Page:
US 1 Is also known as Federal Highway, and we are moving at a good clip. We pass Andy's Live Fire Grill and Bar, and the tasty aroma of the short rib stroganoff catches my nose. Mmmm.
We cross Marina Boulevard, and the road gently curves eastwards, as we skirt the eastern end of the Fort Lauderdale Airport, and follow A1A into a sharp left and head towards the coast, going past West Lake, crossing the Stranahan River, and then looping under the road, then a sharp left and quick right on to Surf road and we're moving south next to the beach once again and we're in Hollywood. Hollywood, Florida, that is. The next few miles are beach to the left and condos, shops and restaurants to the right. Just past Grumpy Gary's, take a right on Harrison Street, and a left on A1A, and the Stranahan River is on our right. We end on A1A, between Quadomain III and 12 Pillars condos.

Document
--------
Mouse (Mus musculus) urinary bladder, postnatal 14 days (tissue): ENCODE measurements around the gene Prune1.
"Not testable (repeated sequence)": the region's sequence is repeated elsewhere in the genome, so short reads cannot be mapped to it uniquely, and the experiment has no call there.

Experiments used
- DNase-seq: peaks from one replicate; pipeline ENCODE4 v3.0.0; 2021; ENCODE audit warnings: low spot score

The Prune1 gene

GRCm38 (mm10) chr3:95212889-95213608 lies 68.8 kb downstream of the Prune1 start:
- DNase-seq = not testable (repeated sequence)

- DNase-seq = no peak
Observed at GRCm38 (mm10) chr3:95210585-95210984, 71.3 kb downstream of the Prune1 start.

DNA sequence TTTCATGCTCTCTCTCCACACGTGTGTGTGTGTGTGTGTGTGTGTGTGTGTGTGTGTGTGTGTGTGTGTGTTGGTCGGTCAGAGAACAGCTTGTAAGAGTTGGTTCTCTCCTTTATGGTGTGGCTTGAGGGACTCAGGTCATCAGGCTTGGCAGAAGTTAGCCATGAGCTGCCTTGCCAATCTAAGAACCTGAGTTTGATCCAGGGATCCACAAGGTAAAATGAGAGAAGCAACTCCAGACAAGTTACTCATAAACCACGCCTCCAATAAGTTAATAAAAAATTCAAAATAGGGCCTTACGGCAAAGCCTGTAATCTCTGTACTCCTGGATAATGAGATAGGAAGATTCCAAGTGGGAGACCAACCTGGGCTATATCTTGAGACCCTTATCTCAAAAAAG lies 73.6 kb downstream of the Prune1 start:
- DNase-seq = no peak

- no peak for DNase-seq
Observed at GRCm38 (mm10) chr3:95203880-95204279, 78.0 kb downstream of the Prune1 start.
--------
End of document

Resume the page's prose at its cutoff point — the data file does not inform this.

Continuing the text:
Miles 424 – 438
We start in the early morning passing the tennis courts on A1A, heading south past even more giant condos, crossing Hallandale Beach Boulevard where A1A dons the name of Ocean Boulevard (though the only way to see the Ocean is through the gaps in the buildings to our right). We cross County Line Road, and the landscape changes to single family dwellings. Welcome to Miami! The houses continue until the intersection with William Lehman Causeway, where there are some larger buildings, hotels and the like. Further down we pass Timo's (“urbane, earth-toned space with warm vibe offering a seasonal Mediterranean menu and thin crust pizzas”), and the smells are wonderful!